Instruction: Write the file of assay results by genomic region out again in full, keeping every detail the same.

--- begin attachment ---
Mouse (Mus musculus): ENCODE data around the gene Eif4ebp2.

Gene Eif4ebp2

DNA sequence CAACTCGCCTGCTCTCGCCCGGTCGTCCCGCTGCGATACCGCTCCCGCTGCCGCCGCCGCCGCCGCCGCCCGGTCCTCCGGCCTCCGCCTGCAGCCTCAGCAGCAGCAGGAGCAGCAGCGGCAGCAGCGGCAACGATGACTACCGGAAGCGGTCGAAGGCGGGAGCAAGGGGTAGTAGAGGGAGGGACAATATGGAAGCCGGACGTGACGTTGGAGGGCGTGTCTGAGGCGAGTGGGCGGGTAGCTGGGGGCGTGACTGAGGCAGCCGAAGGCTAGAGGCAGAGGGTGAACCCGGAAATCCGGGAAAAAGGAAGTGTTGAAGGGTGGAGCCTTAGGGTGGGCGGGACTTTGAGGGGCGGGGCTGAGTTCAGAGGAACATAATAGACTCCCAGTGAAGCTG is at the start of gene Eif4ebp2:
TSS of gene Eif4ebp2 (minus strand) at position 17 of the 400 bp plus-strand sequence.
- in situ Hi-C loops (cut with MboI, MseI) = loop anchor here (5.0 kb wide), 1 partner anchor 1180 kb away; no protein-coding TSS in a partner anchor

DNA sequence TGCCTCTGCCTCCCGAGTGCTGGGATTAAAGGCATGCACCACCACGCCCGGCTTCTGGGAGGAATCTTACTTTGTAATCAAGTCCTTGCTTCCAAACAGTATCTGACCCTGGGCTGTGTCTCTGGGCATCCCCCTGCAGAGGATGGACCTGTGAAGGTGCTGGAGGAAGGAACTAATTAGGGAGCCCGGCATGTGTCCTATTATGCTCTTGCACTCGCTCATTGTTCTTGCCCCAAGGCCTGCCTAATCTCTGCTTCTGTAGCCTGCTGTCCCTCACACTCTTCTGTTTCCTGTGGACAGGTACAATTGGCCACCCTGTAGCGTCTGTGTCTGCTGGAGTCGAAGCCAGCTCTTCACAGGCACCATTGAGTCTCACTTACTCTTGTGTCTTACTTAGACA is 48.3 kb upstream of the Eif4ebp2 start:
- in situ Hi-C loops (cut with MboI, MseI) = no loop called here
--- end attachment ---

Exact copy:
Mouse (Mus musculus): ENCODE data around the gene Eif4ebp2.

Gene Eif4ebp2

DNA sequence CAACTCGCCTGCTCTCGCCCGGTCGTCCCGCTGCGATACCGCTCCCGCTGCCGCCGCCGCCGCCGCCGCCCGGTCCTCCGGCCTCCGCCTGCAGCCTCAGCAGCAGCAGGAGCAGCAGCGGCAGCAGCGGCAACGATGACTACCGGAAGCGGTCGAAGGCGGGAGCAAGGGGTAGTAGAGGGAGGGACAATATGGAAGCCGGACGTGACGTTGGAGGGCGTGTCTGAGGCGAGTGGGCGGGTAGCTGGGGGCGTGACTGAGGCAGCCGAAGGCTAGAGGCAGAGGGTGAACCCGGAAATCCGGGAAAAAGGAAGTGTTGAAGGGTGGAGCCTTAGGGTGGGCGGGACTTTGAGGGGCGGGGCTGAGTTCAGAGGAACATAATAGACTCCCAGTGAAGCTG is at the start of gene Eif4ebp2:
TSS of gene Eif4ebp2 (minus strand) at position 17 of the 400 bp plus-strand sequence.
- in situ Hi-C loops (cut with MboI, MseI) = loop anchor here (5.0 kb wide), 1 partner anchor 1180 kb away; no protein-coding TSS in a partner anchor

DNA sequence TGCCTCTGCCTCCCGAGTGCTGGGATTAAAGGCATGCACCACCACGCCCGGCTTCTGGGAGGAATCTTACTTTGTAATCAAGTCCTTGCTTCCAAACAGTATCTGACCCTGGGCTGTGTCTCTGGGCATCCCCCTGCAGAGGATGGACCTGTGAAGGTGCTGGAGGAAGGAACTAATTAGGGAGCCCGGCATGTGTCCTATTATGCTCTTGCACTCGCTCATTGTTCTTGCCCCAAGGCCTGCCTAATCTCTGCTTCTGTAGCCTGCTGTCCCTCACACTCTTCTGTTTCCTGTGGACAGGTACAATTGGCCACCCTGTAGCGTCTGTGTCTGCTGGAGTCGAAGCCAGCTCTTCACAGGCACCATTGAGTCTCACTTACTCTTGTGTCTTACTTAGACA is 48.3 kb upstream of the Eif4ebp2 start:
- in situ Hi-C loops (cut with MboI, MseI) = no loop called here